-6pm Gathered up my things, filled out my time sheet, and left on foot for Back Bay station. I spent my public transit time today listening to music and texting my friend Meg from the summer, who is in Florida working at Orlando Rep. I am already comfortable with my route to the Hunt and the Pavilion, having worked for this company just a few days. I think people find me an interesting sight to see: bandana and work clothes and my tool bag and Joker bag (sorry Mom) but I'm also used to people being taken aback by what I do for a living so it's easy to ignore.
-6:40pm gave up my seat on the bus for an elderly woman. My stop was coming up anyway. (karma points?)
-7pm At my apartment and looking at emails, scheduling work into January at this point, which is awesome! Also planning for December: working with the Hunt and more, I want to see Our Town, see the Memphis tour when it comes through since I will probably get a backstage tour, visit home for my Grandma's birthday and Christmas, and to visit with my friend Meg when she comes up for the holidays.

Busy times!!

And's time to shower and eat dinner :) It might be a Netflix night of Dr. Who and/or Battlestar Galactica. My oldest brother will be proud.

Thank you for reading! 

Tuesday, November 27, 2012

My Tool Kit in the Theater

I started work at the Huntington theater yesterday, where I'll be working for a lot of this upcoming month. It is already a very different experience than my time at the American Rep: with a small scene shop located downtown, at the theater shared with Boston University students, the Hunt's shop is small and chaotic, but fairly efficient. They build for their own mainstage shows as well as various contracted works, and share the shop with students. We have started off the week by loading in Our Town at the black box space at Calderwood Pavilion.
A fully decked and roofed be seen briefly during the final scene of the show. Such is life in the theater.
One big change for me coming to work at the Hunt was a lack of available hand tools in the shop. Staff and overhire are told to bring their own tools in many places, especially IATSE (union) work calls, but other than the very basics (leatherman/multi tool, C wrench for electrics, gloves, tape measure) I haven't had the need to pack more of my tools. And I usually try not to, if a shop has the tools, because then mine will last longer and have less risk of disappearing. On calls for small shows, or say, when I helped my music teacher brother build sets for his elementary school's musical, I will haul my tools out of my car and use them more.

I know staff members at shops prefer their own tools often; and Tech Directors for smaller shops have their tools on hand often because they own more than the theater does, often, but I haven't been working in positions like that yet. (So this is possibly me moving up in the world? Or at least getting ready to!) I am more used to having my stage management kit (filled with anything one and one's actors could possibly need during rehearsal: pencils, sharpener, cough drops, tissues, first aid stuff, sticky notes, tape, etc...) wherever I go, so this is like a different version of that, I guess.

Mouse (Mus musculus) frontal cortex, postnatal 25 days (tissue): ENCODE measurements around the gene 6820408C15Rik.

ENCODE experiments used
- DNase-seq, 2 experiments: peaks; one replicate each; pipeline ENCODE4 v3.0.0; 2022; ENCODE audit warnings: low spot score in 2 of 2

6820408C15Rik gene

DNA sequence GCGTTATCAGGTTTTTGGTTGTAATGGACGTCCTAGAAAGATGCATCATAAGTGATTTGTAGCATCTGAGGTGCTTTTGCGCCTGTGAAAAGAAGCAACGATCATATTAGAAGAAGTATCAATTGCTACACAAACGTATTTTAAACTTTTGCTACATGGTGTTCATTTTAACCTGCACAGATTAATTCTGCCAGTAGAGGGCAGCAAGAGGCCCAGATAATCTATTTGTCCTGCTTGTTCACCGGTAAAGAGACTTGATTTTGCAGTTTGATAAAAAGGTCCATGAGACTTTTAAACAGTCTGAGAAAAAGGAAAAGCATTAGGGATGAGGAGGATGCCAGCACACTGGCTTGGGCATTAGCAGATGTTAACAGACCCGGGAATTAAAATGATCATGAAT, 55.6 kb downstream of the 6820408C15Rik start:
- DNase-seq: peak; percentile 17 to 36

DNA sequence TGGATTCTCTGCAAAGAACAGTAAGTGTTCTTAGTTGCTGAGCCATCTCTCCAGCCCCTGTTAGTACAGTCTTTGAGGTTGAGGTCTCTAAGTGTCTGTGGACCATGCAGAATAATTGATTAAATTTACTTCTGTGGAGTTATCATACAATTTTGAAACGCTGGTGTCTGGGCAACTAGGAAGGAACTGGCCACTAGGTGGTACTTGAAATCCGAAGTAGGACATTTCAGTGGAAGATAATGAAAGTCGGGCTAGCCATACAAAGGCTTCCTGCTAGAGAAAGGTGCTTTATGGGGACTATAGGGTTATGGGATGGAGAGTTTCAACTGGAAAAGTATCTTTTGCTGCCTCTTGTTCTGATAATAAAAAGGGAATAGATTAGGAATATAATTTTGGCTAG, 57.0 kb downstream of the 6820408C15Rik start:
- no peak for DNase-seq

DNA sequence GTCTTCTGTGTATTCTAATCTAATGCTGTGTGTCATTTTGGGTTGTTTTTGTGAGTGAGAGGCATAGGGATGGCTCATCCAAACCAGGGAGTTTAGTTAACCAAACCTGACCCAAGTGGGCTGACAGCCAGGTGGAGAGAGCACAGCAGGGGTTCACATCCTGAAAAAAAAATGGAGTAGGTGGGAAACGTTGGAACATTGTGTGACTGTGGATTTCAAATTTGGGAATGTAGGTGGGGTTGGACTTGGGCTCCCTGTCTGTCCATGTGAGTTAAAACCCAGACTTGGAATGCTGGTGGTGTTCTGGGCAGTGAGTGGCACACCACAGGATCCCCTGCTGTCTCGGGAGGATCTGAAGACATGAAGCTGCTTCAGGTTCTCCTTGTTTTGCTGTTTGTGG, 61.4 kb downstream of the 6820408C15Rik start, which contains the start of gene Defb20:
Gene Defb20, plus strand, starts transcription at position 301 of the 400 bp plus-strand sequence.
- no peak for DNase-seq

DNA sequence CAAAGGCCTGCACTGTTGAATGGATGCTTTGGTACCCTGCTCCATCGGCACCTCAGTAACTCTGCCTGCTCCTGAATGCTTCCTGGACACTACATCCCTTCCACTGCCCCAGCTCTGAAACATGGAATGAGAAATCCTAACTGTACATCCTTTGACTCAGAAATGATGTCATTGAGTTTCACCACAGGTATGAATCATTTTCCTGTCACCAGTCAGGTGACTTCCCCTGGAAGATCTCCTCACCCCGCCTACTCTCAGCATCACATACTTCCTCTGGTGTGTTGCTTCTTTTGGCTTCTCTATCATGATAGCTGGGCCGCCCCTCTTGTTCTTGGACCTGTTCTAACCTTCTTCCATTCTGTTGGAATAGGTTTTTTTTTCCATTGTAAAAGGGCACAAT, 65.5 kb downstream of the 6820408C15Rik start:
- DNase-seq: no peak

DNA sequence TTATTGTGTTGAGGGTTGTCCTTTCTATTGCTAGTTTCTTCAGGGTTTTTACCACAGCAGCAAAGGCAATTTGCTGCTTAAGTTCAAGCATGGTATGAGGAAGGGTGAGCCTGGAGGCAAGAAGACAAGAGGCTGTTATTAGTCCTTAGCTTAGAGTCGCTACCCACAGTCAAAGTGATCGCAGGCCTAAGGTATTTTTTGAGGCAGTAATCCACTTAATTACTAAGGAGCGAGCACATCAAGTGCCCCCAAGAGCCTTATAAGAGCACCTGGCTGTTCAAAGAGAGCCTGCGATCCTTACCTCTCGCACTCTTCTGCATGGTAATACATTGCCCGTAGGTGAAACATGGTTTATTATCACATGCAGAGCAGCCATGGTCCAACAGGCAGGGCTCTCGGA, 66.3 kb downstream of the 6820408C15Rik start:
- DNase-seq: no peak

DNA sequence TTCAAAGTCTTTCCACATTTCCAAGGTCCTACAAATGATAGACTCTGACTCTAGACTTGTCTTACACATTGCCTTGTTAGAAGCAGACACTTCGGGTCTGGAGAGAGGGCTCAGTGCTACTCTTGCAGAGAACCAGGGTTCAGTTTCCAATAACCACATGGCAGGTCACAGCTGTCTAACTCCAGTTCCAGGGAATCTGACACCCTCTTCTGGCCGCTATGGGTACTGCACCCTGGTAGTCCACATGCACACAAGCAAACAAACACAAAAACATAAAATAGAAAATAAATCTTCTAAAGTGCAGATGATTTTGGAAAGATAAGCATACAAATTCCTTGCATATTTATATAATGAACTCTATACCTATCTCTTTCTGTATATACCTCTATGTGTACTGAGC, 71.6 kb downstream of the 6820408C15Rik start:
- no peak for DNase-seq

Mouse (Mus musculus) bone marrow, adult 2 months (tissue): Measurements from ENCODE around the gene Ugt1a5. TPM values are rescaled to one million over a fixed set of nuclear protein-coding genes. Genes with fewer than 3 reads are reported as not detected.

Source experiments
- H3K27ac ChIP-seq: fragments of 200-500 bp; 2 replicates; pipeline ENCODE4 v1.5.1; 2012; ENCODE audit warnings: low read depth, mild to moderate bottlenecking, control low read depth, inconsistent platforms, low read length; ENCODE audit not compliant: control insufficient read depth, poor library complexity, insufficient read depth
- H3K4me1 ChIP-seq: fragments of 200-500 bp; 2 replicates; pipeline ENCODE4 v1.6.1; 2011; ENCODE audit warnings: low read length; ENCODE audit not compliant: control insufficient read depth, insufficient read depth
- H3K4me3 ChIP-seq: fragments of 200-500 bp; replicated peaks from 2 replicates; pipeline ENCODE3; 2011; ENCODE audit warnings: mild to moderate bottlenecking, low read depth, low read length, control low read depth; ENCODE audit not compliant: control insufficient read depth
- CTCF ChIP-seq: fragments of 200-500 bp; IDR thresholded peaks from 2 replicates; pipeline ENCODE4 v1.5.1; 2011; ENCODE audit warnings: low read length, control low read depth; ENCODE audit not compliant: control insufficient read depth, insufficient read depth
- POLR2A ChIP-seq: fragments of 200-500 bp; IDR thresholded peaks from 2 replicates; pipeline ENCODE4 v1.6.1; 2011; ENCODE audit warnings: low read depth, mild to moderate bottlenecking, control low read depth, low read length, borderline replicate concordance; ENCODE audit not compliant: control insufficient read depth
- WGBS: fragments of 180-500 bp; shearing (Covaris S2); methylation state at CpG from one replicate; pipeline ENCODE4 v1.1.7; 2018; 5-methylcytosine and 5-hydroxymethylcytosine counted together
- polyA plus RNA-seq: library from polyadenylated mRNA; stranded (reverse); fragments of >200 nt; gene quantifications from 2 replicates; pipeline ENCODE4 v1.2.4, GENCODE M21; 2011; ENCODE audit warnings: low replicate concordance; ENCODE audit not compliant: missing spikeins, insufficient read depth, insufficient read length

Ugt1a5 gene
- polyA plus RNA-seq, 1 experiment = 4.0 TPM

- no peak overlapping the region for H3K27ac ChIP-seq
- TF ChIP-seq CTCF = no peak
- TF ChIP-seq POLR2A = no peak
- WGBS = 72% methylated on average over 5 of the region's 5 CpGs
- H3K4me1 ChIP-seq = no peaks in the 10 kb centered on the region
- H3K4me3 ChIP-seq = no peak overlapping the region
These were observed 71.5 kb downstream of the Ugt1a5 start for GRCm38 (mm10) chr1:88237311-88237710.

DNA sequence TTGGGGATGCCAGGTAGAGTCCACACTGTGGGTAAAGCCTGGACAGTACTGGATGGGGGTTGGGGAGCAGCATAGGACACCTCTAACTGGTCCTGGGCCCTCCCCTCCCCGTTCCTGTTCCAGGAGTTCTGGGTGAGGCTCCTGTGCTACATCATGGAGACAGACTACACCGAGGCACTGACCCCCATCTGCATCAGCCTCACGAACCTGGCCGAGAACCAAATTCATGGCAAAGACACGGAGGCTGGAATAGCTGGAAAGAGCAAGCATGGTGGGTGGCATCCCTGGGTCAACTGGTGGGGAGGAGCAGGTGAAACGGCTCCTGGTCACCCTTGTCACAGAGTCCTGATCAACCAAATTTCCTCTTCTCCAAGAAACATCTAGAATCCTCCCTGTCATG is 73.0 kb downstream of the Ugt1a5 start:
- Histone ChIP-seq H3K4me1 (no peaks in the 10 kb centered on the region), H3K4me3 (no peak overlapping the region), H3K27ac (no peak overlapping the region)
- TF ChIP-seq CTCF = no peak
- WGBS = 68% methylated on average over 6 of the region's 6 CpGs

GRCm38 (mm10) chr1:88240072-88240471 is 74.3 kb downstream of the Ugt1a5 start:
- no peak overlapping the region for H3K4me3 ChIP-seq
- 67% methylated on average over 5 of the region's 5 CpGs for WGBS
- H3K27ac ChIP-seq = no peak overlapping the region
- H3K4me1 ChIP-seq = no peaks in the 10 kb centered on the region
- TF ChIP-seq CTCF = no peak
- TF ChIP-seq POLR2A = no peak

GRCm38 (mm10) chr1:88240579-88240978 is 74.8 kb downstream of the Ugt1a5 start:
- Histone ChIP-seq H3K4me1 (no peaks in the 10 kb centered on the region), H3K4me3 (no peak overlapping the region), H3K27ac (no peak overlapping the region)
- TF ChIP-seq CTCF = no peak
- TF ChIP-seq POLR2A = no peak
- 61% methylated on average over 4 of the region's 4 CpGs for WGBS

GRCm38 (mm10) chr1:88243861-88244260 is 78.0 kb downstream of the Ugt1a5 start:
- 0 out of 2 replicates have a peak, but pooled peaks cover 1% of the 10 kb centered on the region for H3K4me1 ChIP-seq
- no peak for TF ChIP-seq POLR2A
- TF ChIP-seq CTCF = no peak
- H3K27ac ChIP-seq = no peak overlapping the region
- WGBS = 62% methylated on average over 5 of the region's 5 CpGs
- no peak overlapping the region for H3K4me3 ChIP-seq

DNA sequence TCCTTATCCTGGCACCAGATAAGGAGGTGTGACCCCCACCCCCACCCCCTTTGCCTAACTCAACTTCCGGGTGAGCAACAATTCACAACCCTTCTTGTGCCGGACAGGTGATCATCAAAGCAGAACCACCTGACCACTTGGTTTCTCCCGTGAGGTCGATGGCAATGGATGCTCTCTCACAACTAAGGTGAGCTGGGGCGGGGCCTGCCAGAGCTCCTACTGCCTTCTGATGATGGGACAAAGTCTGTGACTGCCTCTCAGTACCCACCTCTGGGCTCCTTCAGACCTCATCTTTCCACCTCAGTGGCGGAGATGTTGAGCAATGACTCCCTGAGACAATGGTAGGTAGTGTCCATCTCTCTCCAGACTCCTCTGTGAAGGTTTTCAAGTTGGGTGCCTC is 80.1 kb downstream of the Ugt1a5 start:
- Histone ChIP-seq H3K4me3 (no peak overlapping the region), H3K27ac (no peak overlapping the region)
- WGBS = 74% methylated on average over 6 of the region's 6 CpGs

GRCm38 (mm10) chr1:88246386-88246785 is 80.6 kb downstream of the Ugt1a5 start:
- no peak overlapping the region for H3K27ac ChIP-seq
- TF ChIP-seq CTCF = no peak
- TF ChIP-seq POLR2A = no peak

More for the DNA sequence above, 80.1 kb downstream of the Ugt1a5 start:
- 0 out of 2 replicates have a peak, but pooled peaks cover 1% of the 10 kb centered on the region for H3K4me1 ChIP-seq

I have a pretty decent setup as far as tools go. For my sweet 16, my dad bought me a Ryobi battery-operated kit with a tiny circ saw, a drill, some bits. I've accumulated more, like hand screwdrivers and racheting screwdrivers, pliers, tape measure, random theater stuff like gobos and gel color booklets, and a little level, since then. Dad and I connect well over tools and mechanic stuff, so he usually gets me something fun for my birthday or Christmas, which is amazing :) Most recently, it was a head lamp, which is awesome for in the theater because no matter whether you are a carpenter or an electrician, the lights will go out at some point, or you will have to navigate and work behind scenery that blocks work lights, or crawl through some dark space to fix a connection or stabilize a platform leg. Painters often use them for the same reason; it's a steady, consistent light.

So tonight I pulled together my essentials to bring in tomorrow. I have a few tools that are red handled, so I gathered those and will keep the rest separate. I have phillips head and flat headed hand screwdrivers, a small level, a tape measure, a small hammer, a decent drill bit set, gloves, my leatherman and small maglite, a matte knife, and a few electrician's tools just in case: a multimeter, C wrench, and speed wrench. And my head lamp! I wish I could take my larger bit set in; it has drill bits, various screw head bits, a racheting wrench, and more...but the case is too large for my smaller tool bag and I don't want to deal with my larger bag with public transportation. My Ryobi drill is sadly outdated; it works well for home projects but wouldn't stand up to the Makita impact drivers a lot of shops have today, so I don't need to worry about bringing it in.